Brian Vollmer Interview

Canada continues to export some of the best rock around today. Their latest contribution to the world of rock is "Helix." Signed to Capitol Records, Helix has been touring the world with such acts as "Kiss," "Heart." Ronnie James Dio, Motorhead, Quarterflash, and Meatloaf.
We caught up with "Helix" recently, at the Palace Theatre in Albany, NY. where they opened for "Black Sabbath."
Lead singer Brian Vollmer did the talking.

Q. Brian, why do you think this year's Grammy Awards did not recognize the contribution of "heavy metal" to the music business?
A. I think it's probably just because they want to make it a family type of show, right, and that doesn't necessarily include heavy metal music. It's a simple fact. It's just a marketing technique.

Q. To some people, the rock 'n roll acts of today seem a lot stranger than before. Do you have to look like Boy George or Annie Lennox (The Evrythmics) in order to get a record deal?
A. I think rock 'n roll has always been, to an extent, shock. It's always been something your parents don't particularly like, or something out of the norm; Elvis Presley shaking his hips. Back then it was looked at as a very sexual thing. Rock 'n roll is a form of rebellion.

Q. In the nine years "Helix" has been together, you have never been out of work. How is that possible?
A. It's a much healthier bar scene in Canada. There’s a lot of bars and they usually run 6-7 days a week, whereas bars here seem to run 1-2 days a week from my experience. You tend to travel more; at least we did, in Canada. If you stay in one city too long, you eventually burn yourself out. You can only play the same songs, to the same people, so many times.

Q. "Helix" has done what quite a few groups have done you put out your own record. Why put out your own record over submitting demo tape to a record company?
A. We did that, but we got turned down by the record companies, so we just went ahead and put out our own albums. The first two albums didn't sell that many units, maybe 10-15,000 each. But, the important fact was, the record industry started to take us seriously. So did the agents and the people in particular. Now that money is very tight, a record company is not only looking at good songs, they're looking at how long a band has been together. There's been so many bands a record company signs up. and the very next album the band is changing members. It's not only the top execs, and record companies you have to deal with, it's the representatives who have to go out and work the stores and the stations. They don't want to be working with someone they're not sure of, that they don't think is serious about what they're doing?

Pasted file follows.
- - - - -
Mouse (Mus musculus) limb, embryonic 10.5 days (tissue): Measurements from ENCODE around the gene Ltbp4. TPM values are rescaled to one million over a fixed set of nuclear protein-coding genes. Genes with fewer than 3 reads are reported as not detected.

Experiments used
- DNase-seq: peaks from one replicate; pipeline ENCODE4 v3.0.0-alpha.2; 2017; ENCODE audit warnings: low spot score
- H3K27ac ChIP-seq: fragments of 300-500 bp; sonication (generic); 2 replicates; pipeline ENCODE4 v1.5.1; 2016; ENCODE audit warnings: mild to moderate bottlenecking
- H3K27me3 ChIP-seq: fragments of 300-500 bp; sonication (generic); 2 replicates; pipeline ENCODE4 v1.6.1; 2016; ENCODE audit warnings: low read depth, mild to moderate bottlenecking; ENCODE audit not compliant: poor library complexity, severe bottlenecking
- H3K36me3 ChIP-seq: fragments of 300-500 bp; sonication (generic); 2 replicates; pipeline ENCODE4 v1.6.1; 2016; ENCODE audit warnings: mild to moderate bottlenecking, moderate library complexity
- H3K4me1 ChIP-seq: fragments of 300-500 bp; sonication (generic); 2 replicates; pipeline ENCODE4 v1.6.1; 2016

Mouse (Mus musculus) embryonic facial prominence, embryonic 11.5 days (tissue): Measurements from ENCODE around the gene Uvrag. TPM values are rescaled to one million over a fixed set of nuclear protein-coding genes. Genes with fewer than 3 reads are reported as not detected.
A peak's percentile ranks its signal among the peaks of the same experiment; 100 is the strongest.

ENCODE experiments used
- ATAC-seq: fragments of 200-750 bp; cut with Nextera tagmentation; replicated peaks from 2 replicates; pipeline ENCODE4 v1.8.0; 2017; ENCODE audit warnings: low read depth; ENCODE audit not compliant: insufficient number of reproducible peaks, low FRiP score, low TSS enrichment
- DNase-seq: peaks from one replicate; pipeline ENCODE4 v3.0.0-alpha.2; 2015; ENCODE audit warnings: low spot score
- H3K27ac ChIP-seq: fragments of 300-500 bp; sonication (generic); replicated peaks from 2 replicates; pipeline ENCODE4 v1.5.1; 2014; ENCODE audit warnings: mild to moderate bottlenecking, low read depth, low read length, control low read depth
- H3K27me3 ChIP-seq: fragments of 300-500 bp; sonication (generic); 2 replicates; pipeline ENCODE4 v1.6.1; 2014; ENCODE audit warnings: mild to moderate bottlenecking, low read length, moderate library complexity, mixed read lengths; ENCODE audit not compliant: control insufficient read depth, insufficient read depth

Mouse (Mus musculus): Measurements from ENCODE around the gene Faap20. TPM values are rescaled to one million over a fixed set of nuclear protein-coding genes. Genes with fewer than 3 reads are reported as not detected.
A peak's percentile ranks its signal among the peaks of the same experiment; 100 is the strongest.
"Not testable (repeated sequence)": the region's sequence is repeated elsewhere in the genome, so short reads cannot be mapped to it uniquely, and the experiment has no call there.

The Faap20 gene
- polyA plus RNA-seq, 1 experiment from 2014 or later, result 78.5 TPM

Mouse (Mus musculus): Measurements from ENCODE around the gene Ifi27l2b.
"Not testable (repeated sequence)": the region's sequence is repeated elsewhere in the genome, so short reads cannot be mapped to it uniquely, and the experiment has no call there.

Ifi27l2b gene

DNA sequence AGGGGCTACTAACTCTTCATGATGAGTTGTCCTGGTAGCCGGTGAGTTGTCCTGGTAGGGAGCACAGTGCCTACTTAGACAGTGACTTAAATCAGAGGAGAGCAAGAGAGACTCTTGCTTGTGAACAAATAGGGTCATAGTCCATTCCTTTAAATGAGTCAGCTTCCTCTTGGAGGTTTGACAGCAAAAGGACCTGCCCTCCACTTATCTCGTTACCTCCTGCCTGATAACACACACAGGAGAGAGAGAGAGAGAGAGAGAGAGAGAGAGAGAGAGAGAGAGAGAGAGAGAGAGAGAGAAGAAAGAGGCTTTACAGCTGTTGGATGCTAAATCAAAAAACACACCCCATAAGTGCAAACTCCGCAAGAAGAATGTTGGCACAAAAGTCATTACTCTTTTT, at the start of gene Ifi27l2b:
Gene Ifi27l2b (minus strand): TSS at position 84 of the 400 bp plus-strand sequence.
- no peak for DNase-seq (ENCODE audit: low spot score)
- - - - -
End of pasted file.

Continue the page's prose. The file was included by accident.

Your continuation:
Q. You say, "We tried to make our appearances rare enough that our gigs are always considered an event." How do you pull that off if you're working six nights a week?
A.  In Canada, it wasn't that hard. We could play the Ontario circuit for a couple of months, and then we'd go to Western Canada for four months. By the time we got back, people wanted to hear the band again. So we ended up playing those markets once or twice a year, at the most then we'd go to Eastern Canada. Right now we're doing intermittent touring The record company is helping us to live. We're still only making $160 a week (per band member). When we can get a tour like Black Sabbath or Heart, it sort of supplements our income.

Q. Today you pretty much steer clear of club dates. Why?
A. We shy away from clubs. It's just a matter of common sense. Why go see a band in concert and pay $12 a ticket, when you can see them in a club for $6 and drink as well. You need large concerts for exposure for your album. And there's also the mental aspect of it. People tend to regard hotel bands as just that. They never look at them as concert bands; A lot of bands get locked in the circuit and can never get out. They're doomed.

Q. Some people say all hard rock music sounds the same. How would you describe the difference in hard rock bands, to those people?
A. Well, first, I don't like to class things into heavy rock, and heavy metal. You have to take each group on their own. As far as trying to pigeonhole a band, I can't see how you can do it. You can't say that "Def Leppard" who are considered heavy metal is the same as "Motorhead." They're at the opposite ends of the spectrum. "Scorpions" are not like "Motorhead." "Scorpions" are not like "Def Leppard." So, basically the people who try to class heavy metal as heavy metal and say they can't see a difference, basically don't like heavy metal, the way I see it.

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